$ $ (a_{\sigma,\tau}) \cdot ( m_{\sigma,\tau} ) = ( \tau(a_{\sigma,\tau}) m_{\sigma,\tau} ). $ $

Consider $ p_{13}^* p_2^* M$ (or equivalently $ p_{23}^*p_2^*M$ ).

The $ \prod_{(\sigma,\tau) \in G \times G } L$ -module $ \prod_{(\sigma,\tau) \in G \times G } M^{\sigma \tau}$ is

$ $ (a_{\sigma,\tau}) \cdot ( m_{\sigma,\tau} ) = ( (\sigma \circ \tau)(a_{\sigma,\tau}) m_{\sigma,\tau} ). $ $

**Step 5: Determine the cocycle condition**

Finally, for each pair $ (\sigma, \tau) \in G \times G$ we have three composite maps given as follows:

$ $ M_{(\sigma, \tau)} \xrightarrow{ \iota_{(\sigma,\tau)}} \prod_{(\sigma,\tau) \in G \times G} M \xrightarrow{ p_{12}^* \psi } \prod_{(\sigma,\tau) \in G \times G} M^\tau \xrightarrow{ \pi_{\sigma,\tau}} M_{(\sigma, \tau)}^\tau $ $

defining an $ L$ -module isomorphism $ \psi_{ ( \sigma, \tau), (\sigma, \tau), \tau } : M_{(\sigma,\tau)} \to M_{(\sigma,\tau)}^\tau$ satisfying

$ $ \psi_{ ( \sigma, \tau), (\sigma, \tau), \tau }(am) = \tau(a)\psi_{ ( \sigma, \tau), (\sigma, \tau), \tau }(m) $ $

$ $ M_{(\sigma, \tau)} \xrightarrow{ \iota_{(\sigma,\tau)}} \prod_{(\sigma,\tau) \in G \times G} M \xrightarrow{ p_{13}^* \psi } \prod_{(\sigma,\tau) \in G \times G} M^{\sigma \tau} \xrightarrow{ \pi_{\sigma,\tau}} M_{(\sigma, \tau)}^{\sigma\tau} $ $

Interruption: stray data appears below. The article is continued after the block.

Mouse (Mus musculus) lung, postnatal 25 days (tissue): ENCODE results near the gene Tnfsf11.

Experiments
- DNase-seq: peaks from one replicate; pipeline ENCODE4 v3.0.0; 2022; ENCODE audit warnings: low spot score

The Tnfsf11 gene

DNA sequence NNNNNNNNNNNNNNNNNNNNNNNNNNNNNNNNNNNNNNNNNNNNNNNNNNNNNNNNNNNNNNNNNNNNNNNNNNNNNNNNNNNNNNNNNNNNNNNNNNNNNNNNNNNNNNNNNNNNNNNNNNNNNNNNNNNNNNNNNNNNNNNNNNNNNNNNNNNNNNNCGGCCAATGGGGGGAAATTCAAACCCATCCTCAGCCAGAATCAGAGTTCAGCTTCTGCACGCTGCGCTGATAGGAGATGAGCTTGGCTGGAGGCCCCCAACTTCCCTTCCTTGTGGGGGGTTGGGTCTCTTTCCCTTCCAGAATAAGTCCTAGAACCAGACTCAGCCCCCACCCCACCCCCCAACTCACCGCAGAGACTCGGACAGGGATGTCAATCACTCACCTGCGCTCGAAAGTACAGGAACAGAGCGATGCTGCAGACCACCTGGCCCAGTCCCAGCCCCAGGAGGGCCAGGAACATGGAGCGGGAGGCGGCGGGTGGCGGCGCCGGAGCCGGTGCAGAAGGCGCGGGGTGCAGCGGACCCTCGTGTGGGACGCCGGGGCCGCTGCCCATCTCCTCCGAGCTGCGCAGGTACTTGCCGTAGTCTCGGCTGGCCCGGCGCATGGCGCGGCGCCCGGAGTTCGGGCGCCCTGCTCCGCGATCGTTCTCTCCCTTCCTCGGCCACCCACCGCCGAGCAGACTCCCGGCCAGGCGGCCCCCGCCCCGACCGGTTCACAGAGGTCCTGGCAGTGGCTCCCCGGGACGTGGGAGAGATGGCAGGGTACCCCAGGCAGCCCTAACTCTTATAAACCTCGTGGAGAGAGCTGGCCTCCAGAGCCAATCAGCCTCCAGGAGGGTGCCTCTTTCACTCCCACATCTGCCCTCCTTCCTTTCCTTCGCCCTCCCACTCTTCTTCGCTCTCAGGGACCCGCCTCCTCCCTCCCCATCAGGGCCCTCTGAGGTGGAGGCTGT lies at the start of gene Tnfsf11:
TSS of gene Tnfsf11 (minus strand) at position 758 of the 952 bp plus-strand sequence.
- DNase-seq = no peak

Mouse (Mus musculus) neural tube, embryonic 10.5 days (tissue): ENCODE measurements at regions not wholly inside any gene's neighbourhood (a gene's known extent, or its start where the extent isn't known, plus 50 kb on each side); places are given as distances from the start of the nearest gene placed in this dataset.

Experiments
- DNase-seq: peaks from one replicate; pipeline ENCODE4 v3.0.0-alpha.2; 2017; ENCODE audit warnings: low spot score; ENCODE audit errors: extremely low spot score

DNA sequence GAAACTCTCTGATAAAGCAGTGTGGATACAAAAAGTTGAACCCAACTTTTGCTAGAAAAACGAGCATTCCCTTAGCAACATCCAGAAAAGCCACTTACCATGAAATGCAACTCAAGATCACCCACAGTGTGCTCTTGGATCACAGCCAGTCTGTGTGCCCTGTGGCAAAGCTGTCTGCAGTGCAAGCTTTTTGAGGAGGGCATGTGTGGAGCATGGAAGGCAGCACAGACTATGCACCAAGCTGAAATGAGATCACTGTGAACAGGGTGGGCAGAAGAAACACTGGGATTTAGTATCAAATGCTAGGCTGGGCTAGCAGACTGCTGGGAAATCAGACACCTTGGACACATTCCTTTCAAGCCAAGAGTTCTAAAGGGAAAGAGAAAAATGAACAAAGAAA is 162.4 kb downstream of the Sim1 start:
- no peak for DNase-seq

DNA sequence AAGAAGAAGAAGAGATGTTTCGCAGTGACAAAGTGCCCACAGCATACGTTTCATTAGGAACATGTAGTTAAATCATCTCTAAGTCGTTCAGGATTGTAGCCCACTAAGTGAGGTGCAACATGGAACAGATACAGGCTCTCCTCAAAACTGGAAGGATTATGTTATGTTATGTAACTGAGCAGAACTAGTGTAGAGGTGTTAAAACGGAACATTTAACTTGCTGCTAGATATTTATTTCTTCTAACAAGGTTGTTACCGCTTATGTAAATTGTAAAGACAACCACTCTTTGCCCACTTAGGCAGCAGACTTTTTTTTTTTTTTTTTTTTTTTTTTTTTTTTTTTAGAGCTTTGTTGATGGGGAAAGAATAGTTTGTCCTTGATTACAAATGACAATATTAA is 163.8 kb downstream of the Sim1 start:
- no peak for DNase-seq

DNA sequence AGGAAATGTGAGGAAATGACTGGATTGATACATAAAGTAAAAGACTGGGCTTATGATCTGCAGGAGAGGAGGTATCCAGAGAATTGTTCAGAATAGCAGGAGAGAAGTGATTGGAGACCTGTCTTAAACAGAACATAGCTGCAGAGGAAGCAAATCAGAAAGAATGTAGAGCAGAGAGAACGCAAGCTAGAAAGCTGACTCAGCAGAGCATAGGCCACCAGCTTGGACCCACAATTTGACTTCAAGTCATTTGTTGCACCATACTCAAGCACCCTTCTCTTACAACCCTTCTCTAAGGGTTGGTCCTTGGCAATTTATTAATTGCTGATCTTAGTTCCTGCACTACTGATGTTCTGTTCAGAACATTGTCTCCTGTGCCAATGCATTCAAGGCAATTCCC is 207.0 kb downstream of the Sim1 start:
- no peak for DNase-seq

defining an $ L$ -module isomorphism $ \psi_{ ( \sigma, \tau), (\sigma, \tau), \sigma \tau } : M_{(\sigma,\tau)} \to M_{(\sigma,\tau)}^{\sigma \tau}$ satisfying

$ $ \psi_{ ( \sigma, \tau), (\sigma, \tau), \tau }(am) = (\sigma \circ \tau)(a)\psi_{ ( \sigma, \tau), (\sigma, \tau), \tau }(m) $ $

and

$ $ \psi_{ ( \sigma, \tau), (\sigma, \tau), \tau }(am) = \tau(a)\psi_{ ( \sigma, \tau), (\sigma, \tau), \tau }(m) $ $

$ $ M_{(\sigma, \tau)}^\tau \xrightarrow{ \iota_{(\sigma,\tau)}} \prod_{(\sigma,\tau) \in G \times G} M^\tau \xrightarrow{ p_{23}^* \psi } \prod_{(\sigma,\tau) \in G \times G} M^{\sigma \tau} \xrightarrow{ \pi_{\sigma,\tau}} M_{(\sigma, \tau)}^{\sigma \tau} $ $

defining an $ L$ -module isomorphism $ \psi_{ ( \sigma, \tau), (\sigma, \tau), \sigma } : M_{(\sigma,\tau)}^\tau \to M_{(\sigma,\tau)}^{\sigma \tau}$ satisfying

$ $ \psi_{ ( \sigma, \tau), (\sigma, \tau), \sigma }(am) = \sigma(a)\psi_{ ( \sigma, \tau), (\sigma, \tau), \tau }(m). $ $

Indeed, $ \psi_{ ( \sigma, \tau), (\sigma, \tau), \sigma }$ sends $ \tau(a)m$ to $ (\sigma \circ \tau)(a)m$ and so sends $ am = \tau(\tau^{-1}(a))m$ to $ \sigma( am )$ .

Since $ p_{23}^* \phi \circ p_{12}^*\phi = p_{13}^* \phi$ , we have $ p_{23}^* \psi \circ p_{12}^*\psi = p_{13}^* \psi$ and therefore for each pair $ (\sigma, \tau) \in G \times G$ we have

$ $ \psi_{ ( \sigma, \tau), (\sigma, \tau), \sigma } \circ \psi_{ ( \sigma, \tau), (\sigma, \tau), \tau } = \psi_{ ( \sigma, \tau), (\sigma, \tau), \sigma \tau } $ $

as isomorphisms of $ L$ -modules.

**Remarks:** The map $ \psi_{ ( \sigma, \tau), (\sigma, \tau), \sigma }$ is from $ M^\tau$ to $ M^{\sigma \tau}$ and it is not clear to me how to re-express it as starting from $ M$ and twisting it by $ \tau$ . Another problem is that the maps I found on **Step 3** are not in an obvious way related to those of **Step 5** and there might be a need to twick something here as well.